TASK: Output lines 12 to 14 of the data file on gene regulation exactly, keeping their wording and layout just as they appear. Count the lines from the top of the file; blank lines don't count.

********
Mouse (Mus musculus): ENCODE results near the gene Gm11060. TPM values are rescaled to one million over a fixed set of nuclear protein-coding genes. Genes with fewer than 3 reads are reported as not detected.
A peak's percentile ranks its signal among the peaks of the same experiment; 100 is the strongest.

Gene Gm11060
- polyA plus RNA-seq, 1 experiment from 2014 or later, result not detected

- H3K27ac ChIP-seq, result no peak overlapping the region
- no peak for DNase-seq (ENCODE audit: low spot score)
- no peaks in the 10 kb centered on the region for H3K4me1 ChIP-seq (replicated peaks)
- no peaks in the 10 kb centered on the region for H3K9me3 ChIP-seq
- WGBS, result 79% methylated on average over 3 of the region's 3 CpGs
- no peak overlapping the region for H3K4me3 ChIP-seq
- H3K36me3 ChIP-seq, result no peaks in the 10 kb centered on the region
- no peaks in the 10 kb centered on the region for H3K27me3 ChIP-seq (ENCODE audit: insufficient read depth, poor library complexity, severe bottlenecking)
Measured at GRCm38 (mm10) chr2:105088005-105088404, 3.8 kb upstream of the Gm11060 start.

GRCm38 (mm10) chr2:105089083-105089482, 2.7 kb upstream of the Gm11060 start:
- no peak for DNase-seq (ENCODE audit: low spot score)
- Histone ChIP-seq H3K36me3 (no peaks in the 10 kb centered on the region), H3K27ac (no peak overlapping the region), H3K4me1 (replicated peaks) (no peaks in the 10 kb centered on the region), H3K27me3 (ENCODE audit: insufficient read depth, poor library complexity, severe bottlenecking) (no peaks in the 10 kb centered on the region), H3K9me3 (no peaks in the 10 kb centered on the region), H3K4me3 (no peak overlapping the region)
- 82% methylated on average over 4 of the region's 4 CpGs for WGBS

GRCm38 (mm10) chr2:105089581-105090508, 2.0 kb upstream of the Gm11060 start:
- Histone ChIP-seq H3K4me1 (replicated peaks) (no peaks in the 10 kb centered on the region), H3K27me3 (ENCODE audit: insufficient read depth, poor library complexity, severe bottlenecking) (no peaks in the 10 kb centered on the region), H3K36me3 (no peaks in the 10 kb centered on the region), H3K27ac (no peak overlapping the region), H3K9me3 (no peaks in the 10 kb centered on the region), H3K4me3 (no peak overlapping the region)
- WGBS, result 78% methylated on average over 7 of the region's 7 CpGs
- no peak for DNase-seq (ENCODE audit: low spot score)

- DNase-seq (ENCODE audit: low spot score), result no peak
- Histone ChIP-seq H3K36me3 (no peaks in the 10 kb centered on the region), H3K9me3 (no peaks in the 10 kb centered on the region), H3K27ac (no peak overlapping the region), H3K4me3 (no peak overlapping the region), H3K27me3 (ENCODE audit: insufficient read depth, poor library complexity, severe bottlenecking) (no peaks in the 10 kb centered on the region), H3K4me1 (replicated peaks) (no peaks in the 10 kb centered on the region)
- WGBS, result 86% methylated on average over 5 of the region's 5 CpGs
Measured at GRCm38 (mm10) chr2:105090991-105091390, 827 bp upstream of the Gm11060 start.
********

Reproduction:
- no peaks in the 10 kb centered on the region for H3K27me3 ChIP-seq (ENCODE audit: insufficient read depth, poor library complexity, severe bottlenecking)
Measured at GRCm38 (mm10) chr2:105088005-105088404, 3.8 kb upstream of the Gm11060 start.

GRCm38 (mm10) chr2:105089083-105089482, 2.7 kb upstream of the Gm11060 start: